The verse that I am focusing on in February is 1 John 3:18, “Little children, let us love, not in word or speech, but in truth and action.” What could be more loving than making certain that my kitchen is a clean and pleasant place to cook and to eat food? And, to sit and read at the kitchen table? I must admit, things do tend to pile up around my house. Mail. Papers. Books. (It is not a large space to begin with.) This is one area that I know I need to work on. God, I get the message. I feel the nudge. Or, nudges, depending on the week. Sometimes I have legitimate reasons why I can’t get to the housework. Work is important, and I have worked some overtime recently. (My husband was pleased about that—so was I.) But sometimes . . . sometimes, I only do the minimum required.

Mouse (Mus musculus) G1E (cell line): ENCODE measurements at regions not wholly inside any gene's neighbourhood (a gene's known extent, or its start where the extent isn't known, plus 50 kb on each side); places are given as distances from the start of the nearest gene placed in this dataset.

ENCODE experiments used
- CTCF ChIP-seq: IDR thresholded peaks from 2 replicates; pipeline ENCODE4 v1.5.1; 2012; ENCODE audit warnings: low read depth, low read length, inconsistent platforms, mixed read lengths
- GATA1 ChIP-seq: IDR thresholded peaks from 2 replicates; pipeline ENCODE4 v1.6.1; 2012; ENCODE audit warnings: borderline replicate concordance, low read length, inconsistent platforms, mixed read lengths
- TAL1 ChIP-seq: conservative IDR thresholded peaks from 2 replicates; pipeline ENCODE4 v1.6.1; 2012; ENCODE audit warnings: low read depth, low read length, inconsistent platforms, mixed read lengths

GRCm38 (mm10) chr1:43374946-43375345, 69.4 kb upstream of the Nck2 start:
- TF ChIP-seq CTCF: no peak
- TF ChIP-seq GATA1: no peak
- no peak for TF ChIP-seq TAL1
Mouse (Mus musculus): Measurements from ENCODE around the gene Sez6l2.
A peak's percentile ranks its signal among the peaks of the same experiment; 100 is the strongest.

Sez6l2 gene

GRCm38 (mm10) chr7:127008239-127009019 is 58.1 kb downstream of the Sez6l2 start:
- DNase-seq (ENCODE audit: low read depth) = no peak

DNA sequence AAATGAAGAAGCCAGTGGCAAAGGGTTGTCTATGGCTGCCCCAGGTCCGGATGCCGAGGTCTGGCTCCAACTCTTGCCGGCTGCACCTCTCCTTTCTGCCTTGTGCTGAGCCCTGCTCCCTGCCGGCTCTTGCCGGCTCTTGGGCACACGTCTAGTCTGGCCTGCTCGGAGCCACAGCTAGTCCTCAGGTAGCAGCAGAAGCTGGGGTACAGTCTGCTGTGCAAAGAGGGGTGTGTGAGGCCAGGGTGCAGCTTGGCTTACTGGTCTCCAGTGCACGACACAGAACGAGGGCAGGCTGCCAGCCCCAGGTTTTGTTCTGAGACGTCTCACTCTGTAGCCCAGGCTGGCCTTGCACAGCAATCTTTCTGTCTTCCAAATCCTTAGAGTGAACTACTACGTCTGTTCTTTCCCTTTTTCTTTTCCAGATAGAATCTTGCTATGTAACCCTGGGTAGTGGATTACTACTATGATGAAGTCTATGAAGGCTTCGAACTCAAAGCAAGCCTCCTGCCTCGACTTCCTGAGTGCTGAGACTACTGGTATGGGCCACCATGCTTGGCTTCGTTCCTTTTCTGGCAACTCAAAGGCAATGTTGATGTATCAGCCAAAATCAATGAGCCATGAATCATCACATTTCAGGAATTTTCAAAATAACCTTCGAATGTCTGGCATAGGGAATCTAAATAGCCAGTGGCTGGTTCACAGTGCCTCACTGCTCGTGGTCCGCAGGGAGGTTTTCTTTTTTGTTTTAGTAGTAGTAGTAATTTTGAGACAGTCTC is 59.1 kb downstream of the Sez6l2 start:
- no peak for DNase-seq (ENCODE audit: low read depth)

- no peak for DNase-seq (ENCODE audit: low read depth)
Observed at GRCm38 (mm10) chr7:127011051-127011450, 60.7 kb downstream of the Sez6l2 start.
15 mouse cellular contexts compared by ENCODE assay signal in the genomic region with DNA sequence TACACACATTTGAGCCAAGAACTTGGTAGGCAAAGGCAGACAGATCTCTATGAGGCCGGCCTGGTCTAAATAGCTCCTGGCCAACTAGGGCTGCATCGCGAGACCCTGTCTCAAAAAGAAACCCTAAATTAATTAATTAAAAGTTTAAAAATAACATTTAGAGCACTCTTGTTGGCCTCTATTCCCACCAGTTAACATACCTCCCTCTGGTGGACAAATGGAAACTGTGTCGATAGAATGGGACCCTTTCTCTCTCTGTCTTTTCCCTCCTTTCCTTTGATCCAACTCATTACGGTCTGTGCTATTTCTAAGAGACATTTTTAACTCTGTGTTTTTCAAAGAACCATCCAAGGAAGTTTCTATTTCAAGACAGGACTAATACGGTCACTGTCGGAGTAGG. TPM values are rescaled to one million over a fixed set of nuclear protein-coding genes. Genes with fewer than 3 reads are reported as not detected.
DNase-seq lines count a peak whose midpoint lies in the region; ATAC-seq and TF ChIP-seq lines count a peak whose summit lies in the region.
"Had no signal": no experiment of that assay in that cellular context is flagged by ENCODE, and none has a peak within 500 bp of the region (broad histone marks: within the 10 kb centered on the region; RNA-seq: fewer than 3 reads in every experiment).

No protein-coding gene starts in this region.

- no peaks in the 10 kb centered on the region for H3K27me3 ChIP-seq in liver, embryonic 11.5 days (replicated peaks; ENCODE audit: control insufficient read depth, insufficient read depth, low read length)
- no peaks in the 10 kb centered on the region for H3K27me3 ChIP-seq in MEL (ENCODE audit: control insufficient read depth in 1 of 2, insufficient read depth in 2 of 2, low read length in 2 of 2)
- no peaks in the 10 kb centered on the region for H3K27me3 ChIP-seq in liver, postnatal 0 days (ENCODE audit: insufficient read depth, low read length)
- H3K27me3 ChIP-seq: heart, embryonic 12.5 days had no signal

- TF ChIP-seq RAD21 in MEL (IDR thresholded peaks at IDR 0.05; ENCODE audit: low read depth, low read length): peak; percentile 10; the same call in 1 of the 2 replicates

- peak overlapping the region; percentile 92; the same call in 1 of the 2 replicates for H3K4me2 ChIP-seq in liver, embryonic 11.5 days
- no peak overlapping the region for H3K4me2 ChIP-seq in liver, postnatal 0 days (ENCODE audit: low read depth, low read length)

That’s like my internal housekeeping, too. Sometimes, I only do the minimum to keep things spiritually tidy, to get thoughts and ideas internally organized, to get my brain oriented towards things that are useful, or helpful, or worthwhile. Not that I waste a lot of time (since we don’t have cable television or any of the computer-assisted television packages), but I am pleased to say I do not watch hours of reality television. And—I do not miss it! But enough with bashing current trendy culture.

God, I do want to follow You. Be of service. Act in ways that are kind and helpful. Please, help me as I work on cleaning more regularly, each day. Wow, what a way for me to be of service!

@chaplaineliza

Like what you read? Disagree? Share your thoughts with your loved ones and continue the conversation.

(Suggestion: visit me at my blog: matterofprayer: A Year of Everyday Prayers– where I am doing a meditation journey through Epiphany and beyond. #PursuePEACE. Pursuing Peace – Thanks!) (also published at ayearofbeingkind.wordpress.com .   @chaplaineliza And read my sermons   from Pastor, Preacher Pray-er – Thanks!)

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(the Best Of) Be Kind—in a Health Care Setting.

(the Best of) A Year of Being Kind, Tuesday, March 24, 2015